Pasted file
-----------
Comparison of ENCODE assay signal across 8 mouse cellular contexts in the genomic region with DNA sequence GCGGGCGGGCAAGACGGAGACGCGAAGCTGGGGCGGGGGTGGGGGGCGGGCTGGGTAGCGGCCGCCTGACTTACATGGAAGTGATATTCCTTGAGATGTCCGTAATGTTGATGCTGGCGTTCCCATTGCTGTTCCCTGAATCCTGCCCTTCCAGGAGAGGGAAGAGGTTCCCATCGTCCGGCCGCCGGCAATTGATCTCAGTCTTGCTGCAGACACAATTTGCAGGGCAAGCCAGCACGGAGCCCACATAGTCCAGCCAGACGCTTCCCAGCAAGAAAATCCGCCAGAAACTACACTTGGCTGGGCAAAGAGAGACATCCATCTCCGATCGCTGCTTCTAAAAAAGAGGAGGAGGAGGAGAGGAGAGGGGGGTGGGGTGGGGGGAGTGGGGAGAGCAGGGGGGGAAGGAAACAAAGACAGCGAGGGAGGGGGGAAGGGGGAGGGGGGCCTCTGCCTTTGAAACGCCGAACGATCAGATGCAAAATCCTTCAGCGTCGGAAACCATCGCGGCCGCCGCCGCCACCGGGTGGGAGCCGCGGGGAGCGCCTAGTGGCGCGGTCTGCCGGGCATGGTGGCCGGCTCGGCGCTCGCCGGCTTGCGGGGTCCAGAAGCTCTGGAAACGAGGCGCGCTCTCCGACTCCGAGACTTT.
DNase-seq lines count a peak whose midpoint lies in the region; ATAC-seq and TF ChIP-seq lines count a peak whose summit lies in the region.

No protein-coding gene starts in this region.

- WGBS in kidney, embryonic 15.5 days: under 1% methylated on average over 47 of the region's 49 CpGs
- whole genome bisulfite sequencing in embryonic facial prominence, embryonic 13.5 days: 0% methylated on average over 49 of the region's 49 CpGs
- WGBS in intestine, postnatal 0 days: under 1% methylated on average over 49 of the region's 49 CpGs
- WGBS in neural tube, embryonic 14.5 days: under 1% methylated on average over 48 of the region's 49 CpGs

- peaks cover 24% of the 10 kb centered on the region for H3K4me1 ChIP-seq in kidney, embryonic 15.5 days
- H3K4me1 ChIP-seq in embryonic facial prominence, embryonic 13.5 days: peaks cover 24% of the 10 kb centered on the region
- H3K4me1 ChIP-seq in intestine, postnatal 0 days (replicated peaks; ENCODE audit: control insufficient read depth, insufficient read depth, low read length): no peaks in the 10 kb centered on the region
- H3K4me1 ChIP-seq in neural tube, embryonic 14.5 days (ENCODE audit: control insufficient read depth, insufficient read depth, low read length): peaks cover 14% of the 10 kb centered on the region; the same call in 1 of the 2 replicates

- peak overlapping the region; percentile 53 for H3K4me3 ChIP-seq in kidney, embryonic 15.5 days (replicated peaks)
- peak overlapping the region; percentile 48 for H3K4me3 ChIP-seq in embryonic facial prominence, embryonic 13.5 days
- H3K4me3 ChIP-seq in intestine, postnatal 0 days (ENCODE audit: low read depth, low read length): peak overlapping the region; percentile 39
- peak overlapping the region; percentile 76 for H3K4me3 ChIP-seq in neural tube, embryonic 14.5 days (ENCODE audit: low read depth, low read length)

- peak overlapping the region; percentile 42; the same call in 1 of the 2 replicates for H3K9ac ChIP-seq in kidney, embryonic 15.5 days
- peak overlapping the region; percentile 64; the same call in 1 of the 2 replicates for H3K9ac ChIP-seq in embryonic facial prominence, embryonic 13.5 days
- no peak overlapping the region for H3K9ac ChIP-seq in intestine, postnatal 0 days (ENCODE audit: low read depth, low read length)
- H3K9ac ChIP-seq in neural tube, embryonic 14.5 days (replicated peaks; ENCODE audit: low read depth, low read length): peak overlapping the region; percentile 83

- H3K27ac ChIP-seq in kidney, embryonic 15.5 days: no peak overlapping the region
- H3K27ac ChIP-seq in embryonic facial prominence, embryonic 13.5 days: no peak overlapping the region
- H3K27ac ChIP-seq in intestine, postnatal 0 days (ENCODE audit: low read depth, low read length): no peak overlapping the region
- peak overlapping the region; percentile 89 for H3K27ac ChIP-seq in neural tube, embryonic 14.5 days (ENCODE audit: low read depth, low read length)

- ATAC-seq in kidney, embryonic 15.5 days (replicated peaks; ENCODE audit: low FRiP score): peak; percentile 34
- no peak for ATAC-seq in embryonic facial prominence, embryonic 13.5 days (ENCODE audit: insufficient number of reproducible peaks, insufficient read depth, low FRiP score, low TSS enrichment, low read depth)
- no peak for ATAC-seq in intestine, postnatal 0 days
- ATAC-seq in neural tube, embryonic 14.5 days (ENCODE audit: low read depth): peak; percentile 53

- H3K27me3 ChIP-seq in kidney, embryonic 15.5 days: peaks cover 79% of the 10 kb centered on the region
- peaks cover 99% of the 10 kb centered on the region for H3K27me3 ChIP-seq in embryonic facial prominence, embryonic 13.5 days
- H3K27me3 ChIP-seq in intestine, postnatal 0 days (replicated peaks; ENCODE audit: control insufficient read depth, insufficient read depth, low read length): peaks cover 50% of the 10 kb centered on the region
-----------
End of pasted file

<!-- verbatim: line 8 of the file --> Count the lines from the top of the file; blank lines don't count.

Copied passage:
- peaks cover 24% of the 10 kb centered on the region for H3K4me1 ChIP-seq in kidney, embryonic 15.5 days